In Illinois, Failure to Appear is the legal term for not showing up when you have a criminal court date. If you miss a court date it is very likely a judge will issue a warrant for your arrest. However, if this is your first missed court appointment, there is a good chance that your attorney will be able to ask the judge to lift the warrant without you having to turn yourself in. But it is critical to act quickly, before anything else happens, and before you are picked up on an outstanding warrant. You will lose nearly all your leverage if you are arrested as a “fugitive”, even for a minor mistake.
If you have previously missed a court date and miss another one, there is a possibility that you can remain outside of custody while your case is pending if you can prove that it wasn’t your fault that you missed court. A judge is not as likely to lift the warrant for your arrest if you have a history of missing court.
Your criminal court dates are very important and the only reason why you should ever miss one is because of an extreme emergency. When you miss court you risk being taken into custody until your case gets resolved. If you posted bail you also risk losing your bail money. It is much easier for both you and your attorney to resolve your case when you are out of jail.
Failing to appear at a trial is considered to be worse than failing to appear at a normal court appearance. If you fail to appear at trial your bail will be forfeited and a warrant will be issued for your arrest. If you fail to turn yourself in within 30 days and are eventually picked up on your outstanding warrant, the judge can decide not to allow you to even have the ability to bail yourself out again.
Whatever happened, that caused you to fail to appear for your court date – whether it was a mix-up, a mistake, or just a moment of panic, please act now to fix this problem by calling us for a free consultation. There are many things we can do to try to fix this before it gets out of hand. But our options are seriously limited if you are arrested and put in jail for failure to appear.
(See Illinois Criminal Procedure Laws, article 110)
What is an Outstanding Warrant?
An outstanding warrant, or bench warrant, is usually issued by a judge when you fail to appear for a court appearance. If a warrant is issued you will likely be arrested and taken into custody if you have any encounters with police officers. A judge can also issue a warrant if there is enough evidence to show that someone is about to commit a crime, as part of a criminal investigation by the police.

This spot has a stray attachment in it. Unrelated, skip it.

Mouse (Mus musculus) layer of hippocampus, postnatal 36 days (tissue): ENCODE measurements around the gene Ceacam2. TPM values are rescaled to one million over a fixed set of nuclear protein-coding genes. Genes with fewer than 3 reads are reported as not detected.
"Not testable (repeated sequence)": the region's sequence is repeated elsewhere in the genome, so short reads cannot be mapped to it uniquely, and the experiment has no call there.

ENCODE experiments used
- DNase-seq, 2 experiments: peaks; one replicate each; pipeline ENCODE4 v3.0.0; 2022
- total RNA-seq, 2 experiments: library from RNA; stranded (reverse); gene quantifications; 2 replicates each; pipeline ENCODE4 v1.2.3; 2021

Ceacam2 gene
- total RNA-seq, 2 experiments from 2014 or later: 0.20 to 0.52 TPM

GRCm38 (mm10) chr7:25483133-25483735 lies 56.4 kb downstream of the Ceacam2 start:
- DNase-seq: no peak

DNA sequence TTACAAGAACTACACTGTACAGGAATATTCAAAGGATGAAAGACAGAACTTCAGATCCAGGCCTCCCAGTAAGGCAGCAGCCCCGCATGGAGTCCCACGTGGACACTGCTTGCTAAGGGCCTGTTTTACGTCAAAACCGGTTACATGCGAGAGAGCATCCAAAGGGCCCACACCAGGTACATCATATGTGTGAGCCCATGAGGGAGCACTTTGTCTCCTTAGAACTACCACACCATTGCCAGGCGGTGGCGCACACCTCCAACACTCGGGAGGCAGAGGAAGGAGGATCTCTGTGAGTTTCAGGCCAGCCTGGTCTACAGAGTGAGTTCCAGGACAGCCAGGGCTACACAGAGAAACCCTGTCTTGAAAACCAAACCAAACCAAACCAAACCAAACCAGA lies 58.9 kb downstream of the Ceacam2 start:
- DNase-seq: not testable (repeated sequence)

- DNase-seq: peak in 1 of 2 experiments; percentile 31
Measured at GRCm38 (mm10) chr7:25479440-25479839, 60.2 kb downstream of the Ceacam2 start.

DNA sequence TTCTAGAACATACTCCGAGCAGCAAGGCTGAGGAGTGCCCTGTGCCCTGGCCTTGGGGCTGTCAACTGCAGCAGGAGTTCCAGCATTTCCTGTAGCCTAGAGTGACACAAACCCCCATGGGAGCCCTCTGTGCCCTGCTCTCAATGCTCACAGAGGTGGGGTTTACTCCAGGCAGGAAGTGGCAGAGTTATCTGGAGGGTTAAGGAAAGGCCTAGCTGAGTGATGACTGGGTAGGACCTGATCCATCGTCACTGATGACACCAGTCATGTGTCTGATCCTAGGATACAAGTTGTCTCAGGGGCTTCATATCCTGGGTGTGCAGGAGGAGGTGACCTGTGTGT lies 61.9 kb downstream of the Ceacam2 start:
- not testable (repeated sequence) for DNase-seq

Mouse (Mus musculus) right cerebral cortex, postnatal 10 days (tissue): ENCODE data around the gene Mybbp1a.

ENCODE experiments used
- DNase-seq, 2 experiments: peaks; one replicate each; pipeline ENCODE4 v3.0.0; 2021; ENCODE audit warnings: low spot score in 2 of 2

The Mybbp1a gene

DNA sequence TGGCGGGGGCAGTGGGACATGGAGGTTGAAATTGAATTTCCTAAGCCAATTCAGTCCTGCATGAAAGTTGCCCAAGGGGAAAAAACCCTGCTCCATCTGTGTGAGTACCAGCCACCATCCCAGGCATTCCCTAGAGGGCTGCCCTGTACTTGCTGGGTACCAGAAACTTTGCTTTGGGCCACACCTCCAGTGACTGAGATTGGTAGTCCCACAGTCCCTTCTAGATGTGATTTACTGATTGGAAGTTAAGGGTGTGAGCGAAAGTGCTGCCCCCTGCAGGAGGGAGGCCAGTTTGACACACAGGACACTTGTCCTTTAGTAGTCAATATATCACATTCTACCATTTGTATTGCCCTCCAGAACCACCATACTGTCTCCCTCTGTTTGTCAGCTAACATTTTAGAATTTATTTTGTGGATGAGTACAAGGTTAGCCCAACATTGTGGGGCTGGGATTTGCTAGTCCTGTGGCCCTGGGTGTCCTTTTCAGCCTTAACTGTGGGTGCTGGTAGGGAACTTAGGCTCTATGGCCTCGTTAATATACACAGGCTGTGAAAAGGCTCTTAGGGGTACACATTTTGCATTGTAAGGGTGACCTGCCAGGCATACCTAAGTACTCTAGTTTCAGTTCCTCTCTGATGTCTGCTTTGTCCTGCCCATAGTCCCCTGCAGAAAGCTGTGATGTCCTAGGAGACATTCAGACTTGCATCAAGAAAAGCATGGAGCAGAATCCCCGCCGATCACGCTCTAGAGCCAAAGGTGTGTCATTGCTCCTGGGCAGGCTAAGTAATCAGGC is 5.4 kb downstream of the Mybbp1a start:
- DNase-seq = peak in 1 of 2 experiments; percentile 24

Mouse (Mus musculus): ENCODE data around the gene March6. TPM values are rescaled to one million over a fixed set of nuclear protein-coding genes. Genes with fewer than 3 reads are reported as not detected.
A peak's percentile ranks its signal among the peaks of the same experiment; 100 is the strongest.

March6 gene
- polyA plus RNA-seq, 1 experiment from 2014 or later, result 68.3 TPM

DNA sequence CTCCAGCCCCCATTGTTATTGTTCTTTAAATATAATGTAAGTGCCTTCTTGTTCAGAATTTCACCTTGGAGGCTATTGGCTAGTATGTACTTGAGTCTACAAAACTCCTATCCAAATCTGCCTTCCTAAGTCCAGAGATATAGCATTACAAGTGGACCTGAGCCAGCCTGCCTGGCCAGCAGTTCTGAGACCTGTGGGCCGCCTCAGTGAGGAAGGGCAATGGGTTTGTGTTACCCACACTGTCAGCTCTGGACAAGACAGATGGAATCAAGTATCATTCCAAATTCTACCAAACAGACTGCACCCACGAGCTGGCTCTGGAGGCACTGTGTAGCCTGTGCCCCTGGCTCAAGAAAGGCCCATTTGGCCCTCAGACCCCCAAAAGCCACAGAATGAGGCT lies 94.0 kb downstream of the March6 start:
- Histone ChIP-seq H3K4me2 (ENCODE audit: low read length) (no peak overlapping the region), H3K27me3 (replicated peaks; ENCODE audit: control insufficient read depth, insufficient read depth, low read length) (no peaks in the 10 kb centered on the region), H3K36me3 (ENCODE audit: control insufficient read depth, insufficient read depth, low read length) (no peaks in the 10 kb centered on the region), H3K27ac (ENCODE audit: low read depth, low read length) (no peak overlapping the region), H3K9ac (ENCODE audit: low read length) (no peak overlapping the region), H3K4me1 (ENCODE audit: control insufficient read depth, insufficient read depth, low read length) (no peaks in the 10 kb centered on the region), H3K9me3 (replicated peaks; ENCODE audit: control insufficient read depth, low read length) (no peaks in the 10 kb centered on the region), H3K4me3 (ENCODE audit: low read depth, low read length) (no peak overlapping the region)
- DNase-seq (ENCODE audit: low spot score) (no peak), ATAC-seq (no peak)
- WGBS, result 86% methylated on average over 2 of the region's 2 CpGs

(See Illinois Criminal Procedure Laws, article 110a)
Can you help me with an Outstanding Warrant in Illinois?
If you have an outstanding bench warrant you probably are scared and you may not know what to do or what could happen to you if you turn yourself in. It is very normal to feel this way. We frequently counsel people who are in your same situation. During a free consultation, we will be able to speak with you about the specifics of your case and explain to you exactly what would happen if you decided to take care of you warrant.
Many of our clients decide to turn themselves in because they the pressures of living life and always avoiding the police get in the way with improving their living situations. It can be difficult to find a job or work. It is stressful to live knowing that at any moment you can be stopped for a speeding ticket and arrested on your warrant. Police even have technology where they can punch in your license plate or even automatically scan cars driving by to see if it pulls up a warrant. You can get pulled over and arrested, even if you were driving perfectly.
Making the decision to face your past and clear up any outstanding warrants is one that takes courage, but it is a smart decision. We are here to help you every step of the way. We will explain your options and guide you through until your case is completely finished.
If you have an old Illinois warrant from years ago, for any charge or missed court date, from driving on a suspended license to more serious criminal offenses, you can’t just expect it to go away. There is no “statute of limitations” on warrants. If you are considered a fugitive, it is an open and active case. And with new interconnected law enforcement computers everywhere, that old warrant can come back and bit you anywhere and anytime.
But the good news is that, with old cases, they may not be able to prove the underlying charges anymore. We may be able to easily get your charges dismissed in many cases.
It’s up to you to start the process by giving us a call and setting up a free consultation. Find out exactly what we can do you help you finally put this stressful problem behind you, once and for all.